Debt Collection

Amicable Phase

The amicable collection is an essential step to the success of collection management. The collection process generally begins with the debtor being sent a final demand for payment, via ordinary or registered mail, reminding the debtor of their payment obligations.

According to the law for the acceleration of due payments (Gesetz zur Beschleunigung fälliger Zahlungen) a debtor is deemed to be in default if a debt remains unpaid within 30 days of the due payment date and after receipt of an invoice or equivalent request for payment, unless the parties have agreed to a different payment period in the purchase contract. In addition, the debtor is liable for default interest and reminder fees upon expiry of this period.

Debt collection is recommendable and common practice in Germany.

 

Legal proceedings
Fast-track proceeding

Provided the claim is undisputed, the creditor may seek order to pay (Mahnbescheid) through a simplified and cost-efficient procedure. The creditor describes the details of their claim and is subsequently able to obtain a writ of execution fairly quickly via the Online-Dunning Service (Mahnportal), direct interfaces or (only for private individuals) pre-printed forms. Such automated and centralised (for each Bundesland, federal state) procedures are available all over Germany.

This type of action falls within the competence of the local court (Amtsgericht) for the region in which the applicant’s residence or business is located. For foreign creditors, the competent court is the Amtsgericht Wedding (in Berlin). Legal representation is not mandatory.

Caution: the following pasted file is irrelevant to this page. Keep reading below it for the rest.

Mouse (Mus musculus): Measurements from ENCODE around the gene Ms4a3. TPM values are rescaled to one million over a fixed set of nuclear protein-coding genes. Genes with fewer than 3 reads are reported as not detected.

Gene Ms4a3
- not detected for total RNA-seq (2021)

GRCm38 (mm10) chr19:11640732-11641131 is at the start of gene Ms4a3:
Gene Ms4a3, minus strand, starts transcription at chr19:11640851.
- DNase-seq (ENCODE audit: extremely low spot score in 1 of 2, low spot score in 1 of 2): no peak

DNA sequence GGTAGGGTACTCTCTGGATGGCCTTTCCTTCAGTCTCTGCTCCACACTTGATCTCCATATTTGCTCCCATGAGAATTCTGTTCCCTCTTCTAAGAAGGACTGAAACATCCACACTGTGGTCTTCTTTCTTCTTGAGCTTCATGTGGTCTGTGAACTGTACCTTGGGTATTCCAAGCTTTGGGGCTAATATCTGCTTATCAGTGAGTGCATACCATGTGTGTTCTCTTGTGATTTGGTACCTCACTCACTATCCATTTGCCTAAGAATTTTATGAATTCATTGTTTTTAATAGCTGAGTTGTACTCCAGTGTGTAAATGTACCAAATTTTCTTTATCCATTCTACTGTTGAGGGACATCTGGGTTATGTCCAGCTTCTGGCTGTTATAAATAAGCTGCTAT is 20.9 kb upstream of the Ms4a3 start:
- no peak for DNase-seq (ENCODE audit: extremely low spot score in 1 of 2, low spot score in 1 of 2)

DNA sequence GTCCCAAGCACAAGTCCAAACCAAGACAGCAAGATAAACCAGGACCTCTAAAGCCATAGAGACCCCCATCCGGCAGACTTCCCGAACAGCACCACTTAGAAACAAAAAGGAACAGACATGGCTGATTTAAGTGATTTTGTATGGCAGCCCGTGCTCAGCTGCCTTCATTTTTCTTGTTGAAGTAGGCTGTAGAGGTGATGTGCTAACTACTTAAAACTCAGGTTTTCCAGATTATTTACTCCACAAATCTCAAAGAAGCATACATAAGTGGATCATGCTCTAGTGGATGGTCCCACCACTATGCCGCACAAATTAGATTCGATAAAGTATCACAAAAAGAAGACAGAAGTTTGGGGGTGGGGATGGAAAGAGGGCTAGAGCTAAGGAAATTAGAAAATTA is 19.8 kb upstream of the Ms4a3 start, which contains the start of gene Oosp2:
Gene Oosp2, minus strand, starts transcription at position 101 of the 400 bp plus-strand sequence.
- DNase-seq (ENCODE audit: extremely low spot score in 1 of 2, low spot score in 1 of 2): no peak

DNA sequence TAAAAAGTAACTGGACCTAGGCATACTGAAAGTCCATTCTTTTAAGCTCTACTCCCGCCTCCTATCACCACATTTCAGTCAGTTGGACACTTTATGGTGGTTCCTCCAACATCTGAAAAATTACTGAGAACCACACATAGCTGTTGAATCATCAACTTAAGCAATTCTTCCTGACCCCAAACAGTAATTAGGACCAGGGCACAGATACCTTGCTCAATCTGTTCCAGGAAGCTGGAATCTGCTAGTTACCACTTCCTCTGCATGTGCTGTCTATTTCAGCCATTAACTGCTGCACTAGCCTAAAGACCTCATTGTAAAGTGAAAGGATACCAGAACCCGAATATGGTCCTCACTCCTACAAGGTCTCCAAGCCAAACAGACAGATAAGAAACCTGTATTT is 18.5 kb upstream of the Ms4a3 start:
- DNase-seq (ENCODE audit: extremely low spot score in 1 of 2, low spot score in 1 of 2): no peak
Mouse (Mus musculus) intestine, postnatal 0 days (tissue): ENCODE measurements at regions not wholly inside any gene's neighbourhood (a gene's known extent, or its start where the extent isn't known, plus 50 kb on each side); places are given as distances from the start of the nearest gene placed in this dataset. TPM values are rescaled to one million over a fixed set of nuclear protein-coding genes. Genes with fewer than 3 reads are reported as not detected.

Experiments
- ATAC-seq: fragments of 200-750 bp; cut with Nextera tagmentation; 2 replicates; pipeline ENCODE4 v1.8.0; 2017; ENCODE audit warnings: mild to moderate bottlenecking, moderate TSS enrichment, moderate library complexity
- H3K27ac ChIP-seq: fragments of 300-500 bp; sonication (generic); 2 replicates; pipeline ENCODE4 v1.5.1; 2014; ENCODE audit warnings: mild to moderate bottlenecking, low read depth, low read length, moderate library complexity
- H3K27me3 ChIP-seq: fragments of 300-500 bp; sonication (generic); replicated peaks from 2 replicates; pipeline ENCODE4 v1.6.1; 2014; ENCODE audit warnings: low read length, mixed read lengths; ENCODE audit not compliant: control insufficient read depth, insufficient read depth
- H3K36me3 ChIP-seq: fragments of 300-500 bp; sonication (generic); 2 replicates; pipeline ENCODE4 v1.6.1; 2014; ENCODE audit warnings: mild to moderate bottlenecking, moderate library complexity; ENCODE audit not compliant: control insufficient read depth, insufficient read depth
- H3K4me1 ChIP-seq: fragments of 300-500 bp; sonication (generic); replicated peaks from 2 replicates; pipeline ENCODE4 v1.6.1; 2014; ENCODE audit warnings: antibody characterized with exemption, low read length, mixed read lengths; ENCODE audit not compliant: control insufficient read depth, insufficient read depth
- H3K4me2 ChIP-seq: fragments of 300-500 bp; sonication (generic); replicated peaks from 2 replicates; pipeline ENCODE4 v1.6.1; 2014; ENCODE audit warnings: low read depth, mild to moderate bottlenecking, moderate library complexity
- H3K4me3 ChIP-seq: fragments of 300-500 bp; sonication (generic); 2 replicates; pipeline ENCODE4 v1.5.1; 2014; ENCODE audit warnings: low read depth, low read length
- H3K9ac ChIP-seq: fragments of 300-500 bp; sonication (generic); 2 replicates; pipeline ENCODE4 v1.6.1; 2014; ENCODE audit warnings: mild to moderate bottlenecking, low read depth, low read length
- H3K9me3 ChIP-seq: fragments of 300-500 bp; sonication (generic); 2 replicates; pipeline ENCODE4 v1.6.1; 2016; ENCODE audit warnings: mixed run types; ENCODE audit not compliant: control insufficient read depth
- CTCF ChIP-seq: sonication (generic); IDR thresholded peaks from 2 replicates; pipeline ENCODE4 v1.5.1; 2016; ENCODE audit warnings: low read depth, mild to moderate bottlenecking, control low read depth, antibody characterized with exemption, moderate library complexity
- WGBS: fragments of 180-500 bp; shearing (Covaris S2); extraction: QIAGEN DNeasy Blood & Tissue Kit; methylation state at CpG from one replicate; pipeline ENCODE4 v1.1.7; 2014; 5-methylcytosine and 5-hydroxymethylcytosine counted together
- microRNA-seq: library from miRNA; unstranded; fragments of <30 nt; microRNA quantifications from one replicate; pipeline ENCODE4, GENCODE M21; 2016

The debtor is given two weeks after notification to pay their debts or to contest the payment order (Widerspruch). If the debtor does not object within this timeframe, the creditor can apply for a writ of execution (Vollstreckungsbescheid).

 

Ordinary proceedings

During ordinary proceedings, the court may instruct the parties or their lawyers to substantiate their claim, which the court alone is then authorised to assess. Each litigant is also requested to submit a pleading memorandum outlining their expectations, within the specified time limit.

Once the claim has been properly examined, a public hearing is held at which the court passes an informed judgement (begründetes Urteil).

The losing party will customarily bear all court costs, including the lawyer’s fees of the winning party to the extent that those fees are in conformity with the Official Fees Schedule (the Rechtanwaltsvergütungsgesetz, RVG). In the case of partial success, fees and expenses are borne by each party on a pro rata basis.